Date: August 1999
Creator: Hobdy, Juli

Compulsive Sexual Behavior and Personality Characteristics : A Comparative Analysis

Description: The purpose of the present study was to compare the scores of the Beck Depression Inventory, State-Trait Anxiety Inventory, and the Coopersmith Inventory of heterosexual men with compulsive sexual behavior (N = 22), homosexual men with compulsive sexual behavior (N = 19), heterosexual men without compulsive sexual behavior (N = 38), and homosexual men without compulsive sexual behavior (N = 8). The Sex Addiction Screening Test was used to determined placement in a group. Findings revealed men who exhibit compulsive sexual behavior are significantly more depressed, experience lower self-esteem and have higher state anxiety (situational) than controls.
Date: December 1997
Creator: Austin, Christopher Joe

Development and Validation of a Two Factor Model of Adult Career Orientation

Description: Subjects in this study were 5,523 respondents from a survey which was sent to households throughout the United States. The purpose of this study was to examine two basic components of career orientation: career indecision and career insight. Correlational analyses found relationships between career indecision and average job tenure, industry leaving intentions, industry staying intentions, and job satisfaction. Correlational analyses found relationships between career insight, industry staying intentions and job satisfaction. Multiple regression analyses were run using both career indecision and career insight as independent variables found that they had useful levels of incremental validity in predicting industry leaving intentions and job satisfaction. Potential uses of the two-dimensional career indecision - career insight model are discussed.
Date: August 1998
Creator: Toofanian, Maryam

An Examination of the Criterion-Related Validity of a Developmental Assessment Center

Description: The purpose of this study was to investigate the criterion-related validity of an assessment center's competency dimension ratings, exercise ratings, and standardized test scores. Numerous studies have clearly demonstrated assessment centers display substantial evidence of content and criterion-related validity. However, the inability of assessment centers to display construct-related validity has caused a great deal of concern among researchers. The suggestions of these researchers are addressed through a more detailed examination of the criterion-related validity of an assessment center. Despite a number of methodological issues, two competency dimensions and two components stand out as viable predictors of the criteria used in this study. Examination of individual and incremental validity coefficients reveals the Strategic Focus and Attracting and Developing Talent competency dimensions, the In-Basket exercise, and the Watson-Glaser scaled score consistently predict the criteria used in this study. The implications of these results for future research are discussed.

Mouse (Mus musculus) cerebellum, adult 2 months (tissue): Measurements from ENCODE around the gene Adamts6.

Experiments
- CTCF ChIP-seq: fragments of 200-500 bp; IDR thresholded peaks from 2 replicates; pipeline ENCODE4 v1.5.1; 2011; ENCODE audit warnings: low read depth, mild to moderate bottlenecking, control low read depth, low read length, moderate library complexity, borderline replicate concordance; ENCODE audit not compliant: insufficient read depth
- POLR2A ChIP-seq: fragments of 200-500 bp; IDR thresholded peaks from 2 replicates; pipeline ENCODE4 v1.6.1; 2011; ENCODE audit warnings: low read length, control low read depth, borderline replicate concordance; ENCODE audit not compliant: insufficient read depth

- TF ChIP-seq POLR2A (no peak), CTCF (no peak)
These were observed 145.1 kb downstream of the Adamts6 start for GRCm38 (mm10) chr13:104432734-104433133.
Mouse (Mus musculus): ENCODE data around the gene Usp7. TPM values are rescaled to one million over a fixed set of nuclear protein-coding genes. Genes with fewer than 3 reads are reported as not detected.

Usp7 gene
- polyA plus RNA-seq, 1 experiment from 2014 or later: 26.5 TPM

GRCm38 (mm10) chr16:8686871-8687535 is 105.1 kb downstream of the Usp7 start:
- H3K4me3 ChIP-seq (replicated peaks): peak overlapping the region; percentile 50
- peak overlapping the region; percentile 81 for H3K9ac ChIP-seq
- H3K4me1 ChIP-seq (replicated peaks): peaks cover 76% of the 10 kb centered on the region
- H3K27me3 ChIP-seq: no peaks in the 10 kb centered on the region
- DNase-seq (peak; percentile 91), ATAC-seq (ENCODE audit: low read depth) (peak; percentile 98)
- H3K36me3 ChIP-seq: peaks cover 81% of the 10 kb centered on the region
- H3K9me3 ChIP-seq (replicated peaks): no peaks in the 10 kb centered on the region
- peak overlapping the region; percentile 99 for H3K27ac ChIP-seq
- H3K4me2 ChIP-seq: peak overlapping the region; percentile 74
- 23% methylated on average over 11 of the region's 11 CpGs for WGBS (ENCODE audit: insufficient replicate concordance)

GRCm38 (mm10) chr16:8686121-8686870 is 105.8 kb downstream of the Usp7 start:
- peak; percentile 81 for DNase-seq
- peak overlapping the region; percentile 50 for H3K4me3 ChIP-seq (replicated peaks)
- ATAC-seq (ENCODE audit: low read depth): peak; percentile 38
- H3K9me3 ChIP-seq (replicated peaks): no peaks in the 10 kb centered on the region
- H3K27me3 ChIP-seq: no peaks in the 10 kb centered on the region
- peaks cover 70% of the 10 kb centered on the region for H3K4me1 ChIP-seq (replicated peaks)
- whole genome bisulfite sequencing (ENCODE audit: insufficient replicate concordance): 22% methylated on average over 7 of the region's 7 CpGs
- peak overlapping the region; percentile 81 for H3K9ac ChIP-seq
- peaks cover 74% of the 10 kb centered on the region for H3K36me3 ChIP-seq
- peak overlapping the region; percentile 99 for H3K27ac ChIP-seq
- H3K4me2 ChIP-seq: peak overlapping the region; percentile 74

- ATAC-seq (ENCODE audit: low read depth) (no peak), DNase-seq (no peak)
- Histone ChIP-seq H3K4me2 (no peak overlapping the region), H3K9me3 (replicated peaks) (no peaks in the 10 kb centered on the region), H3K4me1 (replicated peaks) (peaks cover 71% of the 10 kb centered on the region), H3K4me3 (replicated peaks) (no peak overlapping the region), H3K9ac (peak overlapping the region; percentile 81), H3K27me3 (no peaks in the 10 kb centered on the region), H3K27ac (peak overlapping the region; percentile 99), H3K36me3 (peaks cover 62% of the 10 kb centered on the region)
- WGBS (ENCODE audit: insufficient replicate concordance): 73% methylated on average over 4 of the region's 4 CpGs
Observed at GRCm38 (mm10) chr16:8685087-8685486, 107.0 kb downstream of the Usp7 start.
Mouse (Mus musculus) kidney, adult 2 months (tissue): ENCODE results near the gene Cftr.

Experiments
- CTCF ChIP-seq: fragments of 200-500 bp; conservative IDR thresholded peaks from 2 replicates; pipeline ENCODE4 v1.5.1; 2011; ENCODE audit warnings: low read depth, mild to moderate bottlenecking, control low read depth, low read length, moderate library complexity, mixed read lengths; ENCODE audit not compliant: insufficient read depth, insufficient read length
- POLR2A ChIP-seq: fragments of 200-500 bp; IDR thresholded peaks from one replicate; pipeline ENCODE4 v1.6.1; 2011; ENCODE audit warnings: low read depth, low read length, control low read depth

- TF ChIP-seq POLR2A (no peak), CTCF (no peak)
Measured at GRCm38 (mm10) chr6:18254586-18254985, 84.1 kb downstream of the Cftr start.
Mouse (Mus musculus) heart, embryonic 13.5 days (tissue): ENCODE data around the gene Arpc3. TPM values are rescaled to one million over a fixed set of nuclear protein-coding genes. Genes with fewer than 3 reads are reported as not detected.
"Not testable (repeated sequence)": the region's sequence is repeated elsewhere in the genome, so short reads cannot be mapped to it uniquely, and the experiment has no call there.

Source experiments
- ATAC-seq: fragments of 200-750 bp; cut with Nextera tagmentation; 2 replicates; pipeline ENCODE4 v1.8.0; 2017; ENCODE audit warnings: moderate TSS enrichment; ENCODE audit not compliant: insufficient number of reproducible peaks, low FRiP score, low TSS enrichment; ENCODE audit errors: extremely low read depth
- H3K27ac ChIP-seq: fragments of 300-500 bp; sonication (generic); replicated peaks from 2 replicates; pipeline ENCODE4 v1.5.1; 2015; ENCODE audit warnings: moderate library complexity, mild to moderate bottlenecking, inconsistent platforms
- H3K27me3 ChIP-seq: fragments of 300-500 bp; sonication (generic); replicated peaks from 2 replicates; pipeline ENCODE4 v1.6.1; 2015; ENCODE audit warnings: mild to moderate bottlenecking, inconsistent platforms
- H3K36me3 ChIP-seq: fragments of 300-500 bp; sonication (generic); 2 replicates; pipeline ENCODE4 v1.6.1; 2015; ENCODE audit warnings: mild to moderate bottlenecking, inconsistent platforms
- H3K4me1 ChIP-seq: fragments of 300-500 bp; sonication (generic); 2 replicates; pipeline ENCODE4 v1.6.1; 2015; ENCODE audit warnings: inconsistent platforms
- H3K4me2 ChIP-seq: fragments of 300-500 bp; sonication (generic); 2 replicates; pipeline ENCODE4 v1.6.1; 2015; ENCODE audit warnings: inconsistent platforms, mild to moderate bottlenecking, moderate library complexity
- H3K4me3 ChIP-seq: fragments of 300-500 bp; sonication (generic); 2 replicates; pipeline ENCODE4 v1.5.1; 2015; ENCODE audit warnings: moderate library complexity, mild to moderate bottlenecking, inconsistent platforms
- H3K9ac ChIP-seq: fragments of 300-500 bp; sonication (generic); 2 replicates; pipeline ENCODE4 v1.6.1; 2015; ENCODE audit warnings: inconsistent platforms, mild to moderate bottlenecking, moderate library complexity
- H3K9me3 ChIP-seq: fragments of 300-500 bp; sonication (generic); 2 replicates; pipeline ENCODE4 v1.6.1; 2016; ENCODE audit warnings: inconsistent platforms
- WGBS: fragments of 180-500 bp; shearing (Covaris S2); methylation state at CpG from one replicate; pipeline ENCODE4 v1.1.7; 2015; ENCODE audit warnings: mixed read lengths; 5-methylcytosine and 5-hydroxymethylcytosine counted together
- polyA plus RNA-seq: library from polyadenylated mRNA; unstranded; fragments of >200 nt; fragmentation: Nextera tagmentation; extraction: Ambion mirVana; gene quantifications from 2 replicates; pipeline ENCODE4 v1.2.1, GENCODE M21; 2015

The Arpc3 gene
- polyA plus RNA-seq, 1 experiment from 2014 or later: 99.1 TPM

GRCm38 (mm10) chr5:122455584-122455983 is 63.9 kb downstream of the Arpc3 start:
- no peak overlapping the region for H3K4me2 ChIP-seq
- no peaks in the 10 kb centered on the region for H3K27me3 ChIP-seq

Date: August 1998
Creator: Yurkon, Andrew C.

The Relationship Between the Grief Process and the Family System: The Role of Affect, Communication, and Cohesion

Description: Sixty-six people who had recently experienced the death of a parent or a spouse completed a questionnaire packet to assess their current grief symptomatology and some characteristics of the relationships within their family. Participants were asked to fill out a questionnaire 4-5 weeks after the death and then again six months later. The present study compared two competing models to explain whether the grief process affects the characteristics of relationships within the family system or that family characteristics affect the experienced grief symptoms.
Date: August 1999
Creator: Schoka, Elaine

The Long-Term Effects of Bereavement: A Longitudinal Study

Description: The purpose of the present study was to examine the applicability of a model of bereavement to the long-term adjustment to loss. Based on Allen's (1990) model, it was predicted that the variables experienced competence, perceived resources, and the impact of the loss would contribute strongly to overall long-term bereavement adjustment. It was also predicted that time and multiple losses would impact adjustment to loss.
Date: August 1994
Creator: Roberts, Laura McCoy

Age/Cohort Differences in Aspects of the Self-System

Description: Age/cohort differences in several aspects of the self-system were investigated utilizing a sentence completion paradigm. Eighty-eight adults over age sixty and one hundred eight adults under age forty served as subjects. Subjects were asked to complete 30 self-referent sentence stems which were pre-structured to elicit information from the self-system. Responses were subjected to a content analysis utilizing a coding system which contained concepts used by subjects in their self-representations. Contents were coded for dimensions conceptually related to Physical Health, Autonomy, Self-Evaluation, Depression, Spirituality, and Altruism. Frequencies of codings were counted and subjected to statistical analysis for performing age group comparisons.
Date: May 1994
Creator: Hanselka, Larry L. (Larry Lynn)

Perceived Parental Goal Projections and Parental Pressure on the Development of Children's and Adolescents' Goal Orientations in Sport